PROPHET StatGuide: Do your data violate Kaplan-Meier assumptions?
If the populations from which
data for a Kaplan-Meier estimation were sampled
violate one or more of
the Kaplan-Meier assumptions, the results of the analysis may be
incorrect or misleading.
For example, if the assumption of
of censoring times
is violated, then the estimates
for survival may be biased and unreliable.
If there are factors
unaccounted for in the analysis that affect
survival and/or censoring times, then the
Kaplan-Meier calculations may not give useful estimates
Some small violations may have little practical effect
on the analysis, while other violations may render
the Kaplan-Meier results uselessly incorrect or uninterpretable.
small sample sizes
may increase the effect of assumption violations.
may also affect the reliability of the Kaplan-Meier estimates.
Potential assumption violations include:
- Implicit factors:
- Lack of independence
within a sample is often caused by
the existence of an implicit factor in the data. For example,
if we are measuring survival times for cancer patients,
diet may be correlated
with survival times. If we do not collect data on
the implicit factor(s) (diet in this case), and
the implicit factor has an effect on survival times,
then we in effect no longer have a sample from a single
population, but a sample that is a mixture drawn from
one for each level of the implicit factor, each
with a different survival distribution.
Implicit factors can also affect censoring times,
by affecting the probability that a subject will
be withdrawn from the study or lost to follow-up.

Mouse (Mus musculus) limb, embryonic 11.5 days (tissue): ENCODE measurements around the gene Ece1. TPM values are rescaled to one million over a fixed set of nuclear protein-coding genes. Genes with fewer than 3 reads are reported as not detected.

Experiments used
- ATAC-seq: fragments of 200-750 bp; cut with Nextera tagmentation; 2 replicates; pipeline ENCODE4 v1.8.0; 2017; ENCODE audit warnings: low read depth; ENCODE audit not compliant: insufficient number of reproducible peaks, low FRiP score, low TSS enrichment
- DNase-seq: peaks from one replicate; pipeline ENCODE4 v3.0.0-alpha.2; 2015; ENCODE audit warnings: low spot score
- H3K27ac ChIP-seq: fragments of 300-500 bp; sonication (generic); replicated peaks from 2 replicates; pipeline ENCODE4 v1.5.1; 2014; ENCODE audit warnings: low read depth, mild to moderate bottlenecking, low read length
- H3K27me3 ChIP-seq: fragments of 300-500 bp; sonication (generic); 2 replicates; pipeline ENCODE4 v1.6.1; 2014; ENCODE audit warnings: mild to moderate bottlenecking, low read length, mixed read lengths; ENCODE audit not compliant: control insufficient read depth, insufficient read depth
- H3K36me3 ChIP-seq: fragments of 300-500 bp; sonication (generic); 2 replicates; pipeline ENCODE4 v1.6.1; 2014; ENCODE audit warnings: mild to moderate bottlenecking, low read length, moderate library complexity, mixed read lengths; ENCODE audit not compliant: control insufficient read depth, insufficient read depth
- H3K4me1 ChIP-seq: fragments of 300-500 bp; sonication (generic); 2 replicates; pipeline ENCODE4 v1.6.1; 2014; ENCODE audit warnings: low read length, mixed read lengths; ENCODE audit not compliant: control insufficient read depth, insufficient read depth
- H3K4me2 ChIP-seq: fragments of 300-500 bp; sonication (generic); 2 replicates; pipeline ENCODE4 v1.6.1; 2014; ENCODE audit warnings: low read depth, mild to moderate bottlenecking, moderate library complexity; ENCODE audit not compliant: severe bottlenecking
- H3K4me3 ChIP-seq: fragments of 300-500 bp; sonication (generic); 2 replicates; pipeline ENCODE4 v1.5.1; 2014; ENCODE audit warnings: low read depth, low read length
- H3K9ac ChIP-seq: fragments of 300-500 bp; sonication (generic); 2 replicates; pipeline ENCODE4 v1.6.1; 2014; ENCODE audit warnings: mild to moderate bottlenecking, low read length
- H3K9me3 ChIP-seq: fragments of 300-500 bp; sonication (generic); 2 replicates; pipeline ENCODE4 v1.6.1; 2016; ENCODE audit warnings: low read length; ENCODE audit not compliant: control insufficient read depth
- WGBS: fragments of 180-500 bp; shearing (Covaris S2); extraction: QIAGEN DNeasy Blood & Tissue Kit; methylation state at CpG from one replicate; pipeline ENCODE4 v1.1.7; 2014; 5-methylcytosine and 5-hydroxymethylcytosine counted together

For example, younger subjects may tend to
move away (and be lost to follow-up) more
frequently than older subjects,
so that age (an implicit factor) is correlated with
censoring. If the sample under study contains
many younger people, the results of the study
may be substantially biased because of the
different patterns of censoring.
This violates the assumption that the
censored values and the noncensored values
all come from the same survival distribution.
can be used to control for an implicit
factor. For example, age groups (such as under 50,
51-60, 61-70 and 71 or older) can be used as strata
to control for age. This is similar to using
in analysis of variance. The goal is to have
each group/stratum combination's subjects have the same
- Lack of independence of censoring:
- If the pattern of censoring is not independent of
the survival times, then survival estimates
may be too high (if subjects who are more
ill tend to be withdrawn from the study),
or too low (if subjects who will survive
longer tend to drop out of the study and
are lost to follow-up).
If a loss or withdrawal of
one subject could tend to increase
the probability of loss or
withdrawal of other subjects, this
would also lead to lack of independence
between censoring and the subjects.
The estimates for the survival functions
and their variances rely on independence between
censoring times and survival times. If
independence does not hold, the estimates
may be biased,
and the variance estimates may be inaccurate.
An implicit factor